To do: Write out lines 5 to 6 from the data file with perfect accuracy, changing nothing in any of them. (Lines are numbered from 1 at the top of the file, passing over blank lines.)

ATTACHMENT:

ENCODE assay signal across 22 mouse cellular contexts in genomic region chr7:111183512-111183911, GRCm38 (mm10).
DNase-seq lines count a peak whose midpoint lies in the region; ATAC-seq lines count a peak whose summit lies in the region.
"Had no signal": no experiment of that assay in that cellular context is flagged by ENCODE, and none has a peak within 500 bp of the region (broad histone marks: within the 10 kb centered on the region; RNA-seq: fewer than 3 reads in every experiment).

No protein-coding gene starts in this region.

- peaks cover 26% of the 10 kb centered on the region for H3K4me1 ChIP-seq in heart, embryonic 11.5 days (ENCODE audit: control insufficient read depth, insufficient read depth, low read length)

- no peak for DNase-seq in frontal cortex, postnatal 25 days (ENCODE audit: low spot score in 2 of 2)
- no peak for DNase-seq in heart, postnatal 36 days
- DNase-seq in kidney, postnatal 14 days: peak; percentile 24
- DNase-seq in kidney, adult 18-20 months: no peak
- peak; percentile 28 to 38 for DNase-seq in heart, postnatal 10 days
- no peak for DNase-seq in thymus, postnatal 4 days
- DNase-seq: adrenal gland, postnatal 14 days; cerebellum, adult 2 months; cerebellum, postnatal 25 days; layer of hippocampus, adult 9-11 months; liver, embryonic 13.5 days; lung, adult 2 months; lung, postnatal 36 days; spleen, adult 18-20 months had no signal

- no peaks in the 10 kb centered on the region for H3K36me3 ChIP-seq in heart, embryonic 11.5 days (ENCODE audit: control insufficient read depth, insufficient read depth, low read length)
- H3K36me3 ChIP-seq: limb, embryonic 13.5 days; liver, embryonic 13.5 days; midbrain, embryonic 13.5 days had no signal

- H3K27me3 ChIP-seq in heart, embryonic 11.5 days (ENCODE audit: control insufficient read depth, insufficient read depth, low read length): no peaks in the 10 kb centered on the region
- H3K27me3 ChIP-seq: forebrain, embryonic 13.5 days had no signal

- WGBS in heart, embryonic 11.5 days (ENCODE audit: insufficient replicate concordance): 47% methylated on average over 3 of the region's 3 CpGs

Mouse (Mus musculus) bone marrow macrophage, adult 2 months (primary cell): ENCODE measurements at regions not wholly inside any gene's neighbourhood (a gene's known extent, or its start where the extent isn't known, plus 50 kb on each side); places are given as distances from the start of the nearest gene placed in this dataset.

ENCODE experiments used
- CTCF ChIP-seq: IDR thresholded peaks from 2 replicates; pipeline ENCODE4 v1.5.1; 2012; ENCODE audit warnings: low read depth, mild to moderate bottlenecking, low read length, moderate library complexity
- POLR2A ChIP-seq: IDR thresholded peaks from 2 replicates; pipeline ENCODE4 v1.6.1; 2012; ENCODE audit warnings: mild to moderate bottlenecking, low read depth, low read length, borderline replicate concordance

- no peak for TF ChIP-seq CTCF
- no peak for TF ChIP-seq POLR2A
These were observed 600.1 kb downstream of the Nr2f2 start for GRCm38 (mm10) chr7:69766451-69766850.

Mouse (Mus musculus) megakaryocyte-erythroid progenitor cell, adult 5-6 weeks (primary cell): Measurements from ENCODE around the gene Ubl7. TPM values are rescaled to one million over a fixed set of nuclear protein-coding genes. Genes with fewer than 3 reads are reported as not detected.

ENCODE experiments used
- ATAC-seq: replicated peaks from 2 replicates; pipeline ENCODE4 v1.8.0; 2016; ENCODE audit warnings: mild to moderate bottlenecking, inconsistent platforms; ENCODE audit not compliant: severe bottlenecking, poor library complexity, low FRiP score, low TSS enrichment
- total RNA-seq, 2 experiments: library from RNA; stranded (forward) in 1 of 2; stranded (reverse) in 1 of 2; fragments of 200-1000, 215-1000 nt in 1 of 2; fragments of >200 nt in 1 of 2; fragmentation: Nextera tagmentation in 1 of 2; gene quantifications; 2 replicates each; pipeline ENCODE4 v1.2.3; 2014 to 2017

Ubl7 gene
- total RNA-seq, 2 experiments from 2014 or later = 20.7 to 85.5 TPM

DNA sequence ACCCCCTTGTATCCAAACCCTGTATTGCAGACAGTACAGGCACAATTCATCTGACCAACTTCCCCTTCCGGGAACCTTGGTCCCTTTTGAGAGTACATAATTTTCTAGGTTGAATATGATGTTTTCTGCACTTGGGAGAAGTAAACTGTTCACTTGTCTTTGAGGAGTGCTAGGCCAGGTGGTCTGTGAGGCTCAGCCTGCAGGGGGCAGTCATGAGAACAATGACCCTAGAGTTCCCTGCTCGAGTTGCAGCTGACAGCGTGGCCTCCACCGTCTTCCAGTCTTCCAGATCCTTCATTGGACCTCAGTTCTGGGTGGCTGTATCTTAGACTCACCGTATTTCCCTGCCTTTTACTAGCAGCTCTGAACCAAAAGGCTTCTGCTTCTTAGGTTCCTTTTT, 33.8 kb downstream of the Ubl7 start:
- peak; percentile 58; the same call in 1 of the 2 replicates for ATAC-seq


- peaks cover 26% of the 10 kb centered on the region for H3K4me1 ChIP-seq in heart, embryonic 11.5 days (ENCODE audit: control insufficient read depth, insufficient read depth, low read length)

- no peak for DNase-seq in frontal cortex, postnatal 25 days (ENCODE audit: low spot score in 2 of 2)